Dr. Sam McConkey, Infectious Disease Specialist at the Royal College of Surgeons in Ireland, recently spoke to LookLeft on the government’s response to COVID-19.
LL: What do you make of the rate at which the government has decided to enter less restricted phases of lockdown? How big of a role have business lobbyists played in this?
McConkey: I’m pleased that the rate of transmission is down low quickly, and pleased that we can get people back to work again as soon as possible. Without work, both the public and private sector, and charity sector, we will all be poorer than we need to be. The lobby group for the airlines, the pilots unions, the DAA, tourist-dependent pubs, restaurants and hotels and the airline leasing industry, have all been lobbying strongly for open borders for tourists and anyone to enter our country easily and without 14 days of self-isolation. One journalist seemed to be trying to shift the perspective of public opinion as she said that Ireland had one of the tightest restrictions on travel of any country, whereas in fact we have one of the loosest, as the borders have never been closed to anyone ever.
The pilots and airline workers and DAA owners and workers have been lobbying hard on this. In my view, their right to state their case is clear. So far the government has not budged. It will likely affect workers and employees more, as if the 14 day self isolation rule continues then most of the workers in the airlines, airport, aircraft leasing and foreign-tourist dependent trades will lose their jobs and have to retrain into a new job.
LL: What went wrong in the nursing homes?
McConkey: A very good question. In short, once there are 25,000 older people living in communal accommodation, about 25,000 people from the community coming in to look after them in a population of 5 million people, once the virus gets to a rate of even 1/10,000 in the community, it is inevitably going to get into some of the nursing homes, spread there, and be fatal for the older vulnerable people there. Each year influenza gets in and some in nursing homes die from that. There is a government committee set up to look at this.
In my view, the nursing homes were already chronically understaffed. The health care assistants there are mostly women, poorly paid, often without much control of their work schedules, or time off for holidays, (working) on less than full-time permanent contracts, and sometimes undervalued. There was no spare capacity, no surge capacity, no redundancy built into the system. Staff were being asked to work extra shifts to help out when others were sick or on holidays. There were not enough senior staff, managers and nurses who were on the job 24/7 on site to lead the staff through the challenges that they faced. Some staff work in several nursing homes, double job, and thus increase the risk of COVID spread. Some staff are living in crowded cramped conditions with other health care staff, also a risk for spread. Some staff felt loyalty to their patients and may have gone to work sick. When one got ill with COVID it was hard for all the other staff who have been in contact with the infected person but had no symptoms to take time off as there were staff shortages. They did not have enough personal protective equipment and ran out quite soon. They had no rehearsed or detailed contingency plan for anything like this, though neither did the rest of us.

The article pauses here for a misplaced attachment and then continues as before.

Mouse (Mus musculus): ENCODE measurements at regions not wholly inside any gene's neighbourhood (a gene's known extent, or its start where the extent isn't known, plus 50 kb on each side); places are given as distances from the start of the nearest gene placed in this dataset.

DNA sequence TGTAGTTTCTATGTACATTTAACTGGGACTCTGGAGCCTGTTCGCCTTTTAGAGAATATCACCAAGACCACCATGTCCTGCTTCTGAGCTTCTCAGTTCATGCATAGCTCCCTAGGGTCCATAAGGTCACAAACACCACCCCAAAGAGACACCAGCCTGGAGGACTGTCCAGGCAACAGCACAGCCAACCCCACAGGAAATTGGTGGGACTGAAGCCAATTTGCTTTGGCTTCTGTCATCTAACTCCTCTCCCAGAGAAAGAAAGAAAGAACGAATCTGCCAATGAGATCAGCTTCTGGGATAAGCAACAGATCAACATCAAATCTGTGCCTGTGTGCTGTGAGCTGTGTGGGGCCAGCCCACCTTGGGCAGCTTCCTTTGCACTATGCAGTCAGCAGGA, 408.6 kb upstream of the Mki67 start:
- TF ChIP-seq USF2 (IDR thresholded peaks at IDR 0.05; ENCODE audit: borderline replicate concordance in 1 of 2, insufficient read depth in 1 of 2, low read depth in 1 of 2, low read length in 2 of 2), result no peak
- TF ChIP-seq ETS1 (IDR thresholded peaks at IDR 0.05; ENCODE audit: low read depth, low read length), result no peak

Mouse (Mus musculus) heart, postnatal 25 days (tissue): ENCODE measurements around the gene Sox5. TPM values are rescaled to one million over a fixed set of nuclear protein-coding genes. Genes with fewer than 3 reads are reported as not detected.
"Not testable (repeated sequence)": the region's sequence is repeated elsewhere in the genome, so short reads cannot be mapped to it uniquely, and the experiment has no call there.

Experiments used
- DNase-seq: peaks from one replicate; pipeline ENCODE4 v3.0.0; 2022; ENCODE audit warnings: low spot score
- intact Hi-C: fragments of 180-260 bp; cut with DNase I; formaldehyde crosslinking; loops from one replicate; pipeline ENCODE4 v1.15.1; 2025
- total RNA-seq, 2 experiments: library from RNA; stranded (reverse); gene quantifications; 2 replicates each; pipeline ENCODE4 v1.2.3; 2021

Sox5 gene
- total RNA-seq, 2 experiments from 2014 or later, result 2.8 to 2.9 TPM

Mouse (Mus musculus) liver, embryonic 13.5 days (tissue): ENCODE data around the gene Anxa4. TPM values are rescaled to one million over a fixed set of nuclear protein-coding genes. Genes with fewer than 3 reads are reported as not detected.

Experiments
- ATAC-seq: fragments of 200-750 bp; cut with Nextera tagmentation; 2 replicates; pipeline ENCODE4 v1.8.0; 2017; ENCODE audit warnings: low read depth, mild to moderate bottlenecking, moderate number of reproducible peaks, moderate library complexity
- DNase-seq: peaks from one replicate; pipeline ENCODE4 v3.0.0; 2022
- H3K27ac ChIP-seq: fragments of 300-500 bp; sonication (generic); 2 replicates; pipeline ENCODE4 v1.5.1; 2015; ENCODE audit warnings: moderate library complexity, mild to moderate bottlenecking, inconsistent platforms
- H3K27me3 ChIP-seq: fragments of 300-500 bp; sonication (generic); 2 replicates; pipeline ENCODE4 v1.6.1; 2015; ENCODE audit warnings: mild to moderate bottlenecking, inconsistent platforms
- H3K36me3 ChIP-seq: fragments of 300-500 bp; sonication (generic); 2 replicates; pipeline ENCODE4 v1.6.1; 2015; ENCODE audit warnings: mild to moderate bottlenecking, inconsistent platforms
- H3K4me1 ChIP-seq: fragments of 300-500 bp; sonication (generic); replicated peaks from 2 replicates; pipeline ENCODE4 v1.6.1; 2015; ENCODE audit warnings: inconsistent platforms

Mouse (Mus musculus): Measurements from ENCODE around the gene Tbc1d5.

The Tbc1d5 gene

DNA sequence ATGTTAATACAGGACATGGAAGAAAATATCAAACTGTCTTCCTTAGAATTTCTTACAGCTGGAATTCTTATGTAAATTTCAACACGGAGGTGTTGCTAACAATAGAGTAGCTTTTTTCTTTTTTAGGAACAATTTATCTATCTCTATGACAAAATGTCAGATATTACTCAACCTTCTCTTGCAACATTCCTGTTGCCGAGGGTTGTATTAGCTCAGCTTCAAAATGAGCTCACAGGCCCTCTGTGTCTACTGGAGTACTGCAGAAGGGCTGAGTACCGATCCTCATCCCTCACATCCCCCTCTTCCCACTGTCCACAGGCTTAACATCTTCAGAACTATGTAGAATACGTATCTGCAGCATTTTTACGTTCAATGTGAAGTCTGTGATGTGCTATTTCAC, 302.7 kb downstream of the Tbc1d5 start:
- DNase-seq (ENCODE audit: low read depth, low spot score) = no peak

The same widespread outbreaks of COVID 19 in nursing homes happened in the UK, USA, Belgium, and many other countries, and presently in Sweden.
A surprising happy contrast is with the home care teams and patients, who as far as I know have had no spread of COVID in Ireland. I had expected cases in those cared for at home. But perhaps because only one or perhaps two carers go into a single person’s home for home care, the risks are much less. And of course most of the people needing home care do not go out much and do not meet others much at all, which protects them. In a sense they are socially isolated even before COVID came.
There is a similar contrast between the beef factory and pig factory industry which has been hit badly, as compared to the dairy processing industry which survived unscathed so far.
LL: What lessons on public health can be learnt from what we’ve seen so far in this crisis?
McConkey: Have a detailed national plan for pandemic coronavirus, with regional and local plans which derive from it. Just in time may mean dead, now we need just in case. We should have had 14-day self-isolation for all the people returning from northern Italy, skiing and those from Cheltenham in March. We should have closed bars, restaurants, schools, colleges and non-essential businesses as soon as the first case of unexplained community transmission occurred in Cork in early March. We need to scale up diagnostic testing, build national capacity for contact tracing, and to be on standby always.